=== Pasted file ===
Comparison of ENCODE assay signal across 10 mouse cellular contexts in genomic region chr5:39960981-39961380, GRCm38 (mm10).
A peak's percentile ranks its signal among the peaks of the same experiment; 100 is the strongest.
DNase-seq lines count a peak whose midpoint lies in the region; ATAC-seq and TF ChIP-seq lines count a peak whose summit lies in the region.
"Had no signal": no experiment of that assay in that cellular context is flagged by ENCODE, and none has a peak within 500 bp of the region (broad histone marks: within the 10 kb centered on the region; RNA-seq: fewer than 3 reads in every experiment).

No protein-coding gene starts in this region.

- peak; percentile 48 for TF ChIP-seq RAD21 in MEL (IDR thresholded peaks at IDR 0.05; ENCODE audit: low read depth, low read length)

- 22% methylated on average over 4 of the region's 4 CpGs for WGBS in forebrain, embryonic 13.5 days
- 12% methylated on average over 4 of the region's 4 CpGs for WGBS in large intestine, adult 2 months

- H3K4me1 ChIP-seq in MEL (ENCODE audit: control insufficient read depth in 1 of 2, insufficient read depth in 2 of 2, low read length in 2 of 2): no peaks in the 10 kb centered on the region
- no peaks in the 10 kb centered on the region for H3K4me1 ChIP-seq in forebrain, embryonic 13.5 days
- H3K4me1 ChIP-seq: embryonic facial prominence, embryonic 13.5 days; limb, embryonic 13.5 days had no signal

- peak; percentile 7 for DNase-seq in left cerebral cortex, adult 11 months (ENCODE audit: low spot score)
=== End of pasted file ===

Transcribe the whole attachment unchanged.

Comparison of ENCODE assay signal across 10 mouse cellular contexts in genomic region chr5:39960981-39961380, GRCm38 (mm10).
A peak's percentile ranks its signal among the peaks of the same experiment; 100 is the strongest.
DNase-seq lines count a peak whose midpoint lies in the region; ATAC-seq and TF ChIP-seq lines count a peak whose summit lies in the region.
"Had no signal": no experiment of that assay in that cellular context is flagged by ENCODE, and none has a peak within 500 bp of the region (broad histone marks: within the 10 kb centered on the region; RNA-seq: fewer than 3 reads in every experiment).

No protein-coding gene starts in this region.

- peak; percentile 48 for TF ChIP-seq RAD21 in MEL (IDR thresholded peaks at IDR 0.05; ENCODE audit: low read depth, low read length)

- 22% methylated on average over 4 of the region's 4 CpGs for WGBS in forebrain, embryonic 13.5 days
- 12% methylated on average over 4 of the region's 4 CpGs for WGBS in large intestine, adult 2 months

- H3K4me1 ChIP-seq in MEL (ENCODE audit: control insufficient read depth in 1 of 2, insufficient read depth in 2 of 2, low read length in 2 of 2): no peaks in the 10 kb centered on the region
- no peaks in the 10 kb centered on the region for H3K4me1 ChIP-seq in forebrain, embryonic 13.5 days
- H3K4me1 ChIP-seq: embryonic facial prominence, embryonic 13.5 days; limb, embryonic 13.5 days had no signal

- peak; percentile 7 for DNase-seq in left cerebral cortex, adult 11 months (ENCODE audit: low spot score)